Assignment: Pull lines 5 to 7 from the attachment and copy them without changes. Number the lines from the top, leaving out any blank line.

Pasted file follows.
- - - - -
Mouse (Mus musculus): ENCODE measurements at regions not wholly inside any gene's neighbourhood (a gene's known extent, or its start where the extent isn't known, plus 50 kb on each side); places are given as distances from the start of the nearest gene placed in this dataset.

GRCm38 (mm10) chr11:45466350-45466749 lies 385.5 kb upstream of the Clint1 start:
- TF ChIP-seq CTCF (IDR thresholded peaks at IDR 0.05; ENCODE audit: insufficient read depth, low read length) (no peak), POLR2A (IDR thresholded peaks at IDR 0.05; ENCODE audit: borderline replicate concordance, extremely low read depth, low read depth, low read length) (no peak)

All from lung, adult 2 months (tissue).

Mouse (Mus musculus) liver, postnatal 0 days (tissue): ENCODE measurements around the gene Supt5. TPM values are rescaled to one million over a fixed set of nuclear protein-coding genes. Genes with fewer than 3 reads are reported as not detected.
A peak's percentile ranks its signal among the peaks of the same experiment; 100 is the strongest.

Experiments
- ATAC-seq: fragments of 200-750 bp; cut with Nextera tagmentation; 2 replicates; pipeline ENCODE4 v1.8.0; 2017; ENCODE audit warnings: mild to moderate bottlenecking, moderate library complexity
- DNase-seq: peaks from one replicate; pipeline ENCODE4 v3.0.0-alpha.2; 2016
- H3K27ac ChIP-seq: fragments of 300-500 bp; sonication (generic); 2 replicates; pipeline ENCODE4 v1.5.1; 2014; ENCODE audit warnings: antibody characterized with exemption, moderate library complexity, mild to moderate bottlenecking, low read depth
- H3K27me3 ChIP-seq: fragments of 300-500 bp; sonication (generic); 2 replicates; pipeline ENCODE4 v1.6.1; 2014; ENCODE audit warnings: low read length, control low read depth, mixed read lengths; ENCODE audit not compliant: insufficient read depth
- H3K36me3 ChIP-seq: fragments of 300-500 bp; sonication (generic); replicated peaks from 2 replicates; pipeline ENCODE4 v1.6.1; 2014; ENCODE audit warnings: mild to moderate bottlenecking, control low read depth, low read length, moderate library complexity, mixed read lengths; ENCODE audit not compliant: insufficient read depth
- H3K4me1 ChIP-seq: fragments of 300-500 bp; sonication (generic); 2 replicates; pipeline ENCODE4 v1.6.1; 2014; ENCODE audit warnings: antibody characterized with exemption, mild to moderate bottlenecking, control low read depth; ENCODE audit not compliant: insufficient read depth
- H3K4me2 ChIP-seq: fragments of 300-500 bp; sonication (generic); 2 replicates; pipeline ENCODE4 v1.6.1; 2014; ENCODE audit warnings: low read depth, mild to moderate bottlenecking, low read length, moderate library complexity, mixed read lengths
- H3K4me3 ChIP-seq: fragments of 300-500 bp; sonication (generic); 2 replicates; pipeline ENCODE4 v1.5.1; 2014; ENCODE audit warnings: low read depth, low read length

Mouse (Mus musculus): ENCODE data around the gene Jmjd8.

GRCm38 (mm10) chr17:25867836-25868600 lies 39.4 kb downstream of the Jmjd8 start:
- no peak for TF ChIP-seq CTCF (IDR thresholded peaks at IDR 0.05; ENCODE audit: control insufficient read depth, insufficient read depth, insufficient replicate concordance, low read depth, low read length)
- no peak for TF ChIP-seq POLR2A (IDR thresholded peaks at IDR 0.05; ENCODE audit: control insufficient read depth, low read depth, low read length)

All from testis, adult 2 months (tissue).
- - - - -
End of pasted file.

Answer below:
Mouse (Mus musculus) liver, postnatal 0 days (tissue): ENCODE measurements around the gene Supt5. TPM values are rescaled to one million over a fixed set of nuclear protein-coding genes. Genes with fewer than 3 reads are reported as not detected.
A peak's percentile ranks its signal among the peaks of the same experiment; 100 is the strongest.

Experiments